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Stills from 'Jerusalem Syndrome', Nathan Coley, 2005

The following are extracts from a conversation between Nathan Coley and Dr Timothy Chappell, a senior lecturer in Philosophy at University of Dundee. Dr Chappell’s areas of expertise include the philosophy of religion, religious experience, mysticism and reasons for faith. Timothy Chappell: Did you see evidence of the symptoms of Jerusalem Syndrome in the people you were filming. And, a different question, did you yourself pick up any sense of Jerusalem as a holy place? Did it move you? Did it get through to you as being a holy place or was it strangely unholy?


Nathan Coley:
I very deliberately didn’t try to document people who were suffering from the phenomenon. There were examples, and you know, we could have been at the Wailing Wall at 1am, when it’s known that the people come out. That was less interesting though than actually dealing with the everyday, because I think that the everyday has a reality which is far more fascinating; that somehow the camera and my eye are perhaps looking for something rather than presenting something. It places the audience in a more personal position—they have to make a decision whether this person on the screen has Jerusalem Syndrome or has faith.


TC
: One of the most interesting things about the film is that you’re setting the viewer a series of questions: What’s going on here? What does this mean? It reminded me a bit of Craig Raine’s ‘A Martian Sends a Postcard Home’ poem—where he is experimenting with the narrative device, taking a viewpoint on some quite ordinary activity like brushing your teeth or going for a swim, and shooting it from the point of view of someone who’s completely from another world. And in the film the question is always—is this my world or is this another world? Wittgenstein says again and again that you can’t understand how human beings behave unless you’re within their form of life. You have these very familiar artefacts which you focus on—plastic chairs, Reebok trainers, people chewing gum, people with camcorders—all of them very familiar and in a way very banal, but at the same time the Reebok trainers are on polished stone, thousands of years old and the weight of history is pressing down on you. But to feel the weight of that history you need to be within the tradition.


NC:
Yep, people are always going to ask me, “So did you get any sense of yourself becoming affected by Jerusalem?”. I guess that’s a precursor to “Did you get Jerusalem Syndrome?” I would preface my answer by saying that through my eyes Jerusalem is an invisible city. For me, seeing Jerusalem was very difficult. It’s very hard to understand it but also to make sense of. I think that’s because of the images in my mind I’ve taken with me before being there—often the case with the exotic perhaps—and that there are songs written about Jerusalem. There’s such a mythology about Jerusalem.
TC: All the way back to the psalms, yes. The present moment can be very banal and very undermining of what’s also at the same time, a very magnificent experience. But you’re intercutting from one intensity to another in this sense in your film. You have this almost physical sense of the weight of history on your shoulders as you look at these famous old places. Then you intercut from that intensity to a very different kind.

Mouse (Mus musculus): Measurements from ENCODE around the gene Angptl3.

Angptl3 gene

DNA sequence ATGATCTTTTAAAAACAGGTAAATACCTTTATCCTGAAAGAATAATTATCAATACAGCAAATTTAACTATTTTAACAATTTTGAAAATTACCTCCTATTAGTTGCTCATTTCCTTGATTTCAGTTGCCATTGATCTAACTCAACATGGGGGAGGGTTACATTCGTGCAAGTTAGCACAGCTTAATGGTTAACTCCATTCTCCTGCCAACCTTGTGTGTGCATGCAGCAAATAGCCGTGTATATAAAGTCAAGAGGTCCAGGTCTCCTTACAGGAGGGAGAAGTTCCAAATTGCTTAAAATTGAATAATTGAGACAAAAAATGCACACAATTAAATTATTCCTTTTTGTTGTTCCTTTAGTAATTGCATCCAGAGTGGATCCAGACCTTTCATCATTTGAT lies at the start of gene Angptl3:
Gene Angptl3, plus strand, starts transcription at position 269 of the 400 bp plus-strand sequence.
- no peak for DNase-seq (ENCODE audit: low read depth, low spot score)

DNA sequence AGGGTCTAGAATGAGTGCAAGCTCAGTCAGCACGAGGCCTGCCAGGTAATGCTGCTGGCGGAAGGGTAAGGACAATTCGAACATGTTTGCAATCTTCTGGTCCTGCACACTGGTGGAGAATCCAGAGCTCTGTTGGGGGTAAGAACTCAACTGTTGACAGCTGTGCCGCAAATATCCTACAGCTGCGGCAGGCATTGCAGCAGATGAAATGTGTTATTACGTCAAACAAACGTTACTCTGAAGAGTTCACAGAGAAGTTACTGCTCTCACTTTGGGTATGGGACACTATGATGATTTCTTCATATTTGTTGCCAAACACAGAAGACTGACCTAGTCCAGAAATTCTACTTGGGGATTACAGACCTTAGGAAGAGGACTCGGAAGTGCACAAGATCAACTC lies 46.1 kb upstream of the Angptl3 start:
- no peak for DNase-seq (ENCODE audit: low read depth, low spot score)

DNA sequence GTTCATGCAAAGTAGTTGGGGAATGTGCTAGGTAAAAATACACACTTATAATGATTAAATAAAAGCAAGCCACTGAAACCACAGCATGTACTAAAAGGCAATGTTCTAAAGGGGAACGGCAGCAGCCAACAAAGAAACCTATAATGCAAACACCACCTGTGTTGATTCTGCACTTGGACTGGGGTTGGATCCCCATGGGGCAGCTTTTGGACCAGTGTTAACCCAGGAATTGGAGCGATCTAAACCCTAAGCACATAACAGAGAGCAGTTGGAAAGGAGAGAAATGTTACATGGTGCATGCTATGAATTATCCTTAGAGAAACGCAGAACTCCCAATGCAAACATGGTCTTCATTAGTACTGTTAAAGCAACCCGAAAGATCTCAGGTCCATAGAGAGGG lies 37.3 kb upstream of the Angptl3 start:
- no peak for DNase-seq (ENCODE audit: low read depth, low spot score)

NC:
Yes, I’m very conscious that there are two very ancient traditions in terms of image-making—there’s landscape and there’s portraiture in the work and a narrative is built up through both of those. But there’s no oral narrative or description of what you’re viewing. I think the portraits of people, most of which are stolen, add a very different dynamic to the way in which, what has already been illustrated in terms of public space, presents itself to you.


TC:
That’s a sense I got too, and it brings out another contrast the film makes very clear between the public and the private. There’s nothing as private as prayer and these people are engaged in a dialogue with God which is just the soul, and God and nothing else, and yet it’s happening in the most public of all possible arenas.


NC
:
With photographs being taken of them and people passing.

Stills from 'Jerusalem Syndrome', Nathan Coley, 2005
Stills from 'Jerusalem Syndrome', Nathan Coley, 2005

TC: Your camera is there, and tourist cameras which are often included in the footage; it’s all happening in public and it’s all happening against this huge backdrop of history, and yet maybe this is the only thing that doesn’t change—the individual’s attempt to find meaning in the universe.
NC: But there’s also such a prevalent contemporary discussion about troubles in the Middle East. We see images of Jerusalem on our televisions every week, and I initially found it very difficult to get past that, to get past the initial blindness. For a lot of commentators the discussion or the conflict or misunderstanding in Jerusalem is an illustration of the wider situation in the Middle East and should be expanded upon. And of course the footage deals with our knowledge and presence of that—the film was made in 2004 at a particular time of history. I was there during Ramadan. I was there in the week Yasser Arafat died in Paris. However, the people I met in Israel are just trying to get through their lives. The sound guy on the shoot had a 16 year old daughter, so he’s just trying to deal with the fact his daughter’s becoming a woman. So as much as all of these personal, public and global discussions are important, there are guys there just trying to deal with their family and get through the day and that’s …


TC: